"Prevalence of sexual violence isn't more now than any other decade, just then it was under reported," Miller says. "There was so much stigma, and we’ve been gradually chipping away at that."

Miller says the most important thing friends and family can do for sexual assault survivors is to listen.

"This may seem simple, but telling survivors you are sorry this happened, and this isn’t their fault — that can be transformative," she says.

The 24-Hour Cleveland Rape Crisis Center hotline can be reached at 216-619-6192 or 440-423-2020.
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Bad Tom Smith Brewing to Open Monday, Dec. 4, in Ohio City

Posted By on Wed, Nov 22, 2017 at 9:46 AM

Update: After a series of setbacks and delays, including a string of break-ins, Bad Tom Smith is ready to open its doors in Ohio City.

That will happen on Dec. 4, a week from this coming Monday.

The taproom, located in the former Weenie a Go Go space, will feature a range of options including a monthly, rotating homebrewer selection.


(Original story 12/22/16): There’s been chatter on the street that Bad Tom Smith Brewing Co., a small Cincinnati-based brewery, was looking to plant a flag in Ohio City. The plan, as laid out by the Cincinnati Business Courier this summer, was for owner John Vojtush to ultimately open taprooms in Louisville, Dayton, Pittsburgh, Eastern Kentucky and Northeast Ohio.

Now we know when – and where – that Northeast Ohio taproom will open.

Local operator Stephen Fellows said that the process of converting Weenie a Go Go (1836 W. 25th St.), a former hot dog diner, into a small brewery and taproom has already begun. The goal is to be open and pouring by St. Patrick’s Day.

When it opens, Bad Tom Smith will be brewing beer on site on a four-vessel, three-barrel system as well as shipping in beer from its Cincinnati brewery. Bad Tom’s Cincy-based master brewer will work with a crew of local brewers.

The space will accommodate approximately 100 guests, says Fellows.

When it opens, the taproom will join local breweries Great Lakes, Market Garden Brewery, Nano Brew and Hansa Brewery in the immediate vicinity.
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TubaChristmas Cleveland and More Holiday Weekend Classical Music Fun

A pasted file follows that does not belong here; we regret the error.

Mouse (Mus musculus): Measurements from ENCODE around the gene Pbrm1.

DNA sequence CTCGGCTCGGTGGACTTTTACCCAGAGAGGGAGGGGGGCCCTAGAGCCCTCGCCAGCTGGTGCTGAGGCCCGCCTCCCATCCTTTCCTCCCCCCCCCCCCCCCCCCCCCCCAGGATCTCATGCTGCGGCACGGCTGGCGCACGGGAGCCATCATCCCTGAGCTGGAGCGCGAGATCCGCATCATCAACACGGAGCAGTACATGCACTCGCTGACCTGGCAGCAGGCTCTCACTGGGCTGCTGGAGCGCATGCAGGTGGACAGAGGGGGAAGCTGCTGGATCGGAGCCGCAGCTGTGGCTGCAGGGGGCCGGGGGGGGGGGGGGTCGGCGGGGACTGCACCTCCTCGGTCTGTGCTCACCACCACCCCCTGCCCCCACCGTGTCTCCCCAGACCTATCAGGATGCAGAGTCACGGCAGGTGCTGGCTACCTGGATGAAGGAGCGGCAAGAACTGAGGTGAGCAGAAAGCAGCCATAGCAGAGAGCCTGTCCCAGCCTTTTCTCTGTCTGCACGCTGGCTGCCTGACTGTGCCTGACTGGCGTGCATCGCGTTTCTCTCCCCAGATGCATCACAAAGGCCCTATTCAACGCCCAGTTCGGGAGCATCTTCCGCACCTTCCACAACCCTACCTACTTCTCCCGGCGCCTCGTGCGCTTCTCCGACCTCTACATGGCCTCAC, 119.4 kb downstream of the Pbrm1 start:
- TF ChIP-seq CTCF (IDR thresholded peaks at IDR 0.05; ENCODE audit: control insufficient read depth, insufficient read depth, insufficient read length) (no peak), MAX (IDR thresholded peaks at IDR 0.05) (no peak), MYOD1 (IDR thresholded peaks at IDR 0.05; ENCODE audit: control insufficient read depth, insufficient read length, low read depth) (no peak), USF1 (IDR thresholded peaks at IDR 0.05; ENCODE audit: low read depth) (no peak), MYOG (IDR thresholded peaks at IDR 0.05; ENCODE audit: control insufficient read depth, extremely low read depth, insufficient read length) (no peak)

Posted By on Wed, Nov 22, 2017 at 9:17 AM


Most classical music organizations are lying low during Thanksgiving week, but The Cleveland Orchestra will fill the weekend with interesting concerts, and the Christmas season gets a late November leg up with two other events.

Concert organist Paul Jacobs returns to Severance Hall for three performances of Stephen Paulus’s Grand Concerto for Organ and Orchestra, one of four works the late Twin Cities composer wrote to feature an instrument that can be a whole orchestra in itself. Nashville Symphony music director Giancarlo Guerrero will be the guest conductor, and the program — as varied as a Thanksgiving feast — also includes Aaron Copland’s El Salón México and Pyotr Tchaikovsky’s Fourth Symphony. You can hear performances on Friday and Saturday, November 24 and 25 at 8:00 pm or on Sunday, November 26 at 3:00 pm. Tickets are available online.

Carl Topilow’s Cleveland Pops Orchestra has a busy agenda for its “Magical, Musical Holiday Pops” concert on Sunday, November 26 at 2:00 pm in the Connor Palace Theatre in Playhouse Square. FOX 8’s Todd Meany will be on hand for a sing-along retelling of ‘Twas the Night Before Christmas, vocalist Joan Ellison will be featured in popular holiday music, and family fun activities in the lobby will include a toy donation fundraiser, photo ops with Santa, and adorable, adoptable pets from local rescue shelters. Tickets available online.

Back after a few years’ hiatus, TubaChristmas Cleveland will bring a plethora of euphoniums and tubas to First Baptist Church in Shaker Heights on Sunday, November 26 at 5:30 pm. Birch Browning will lead the ensemble, joined by the CSU Viking Tuba Euphonium Ensemble, J.c. Sherman and Tyler Ferris on serpents (old wind instruments you have to see to believe), flutist Brianna Keith, soprano Rachel Cammarn, baritone Benjamin Ganger, and others for holiday music played by a critical mass of low brass. It will be euphonious, for sure, and it’s free. An offering will be collected toward expenses.

For details of these and other events, visit the Concert Listings page.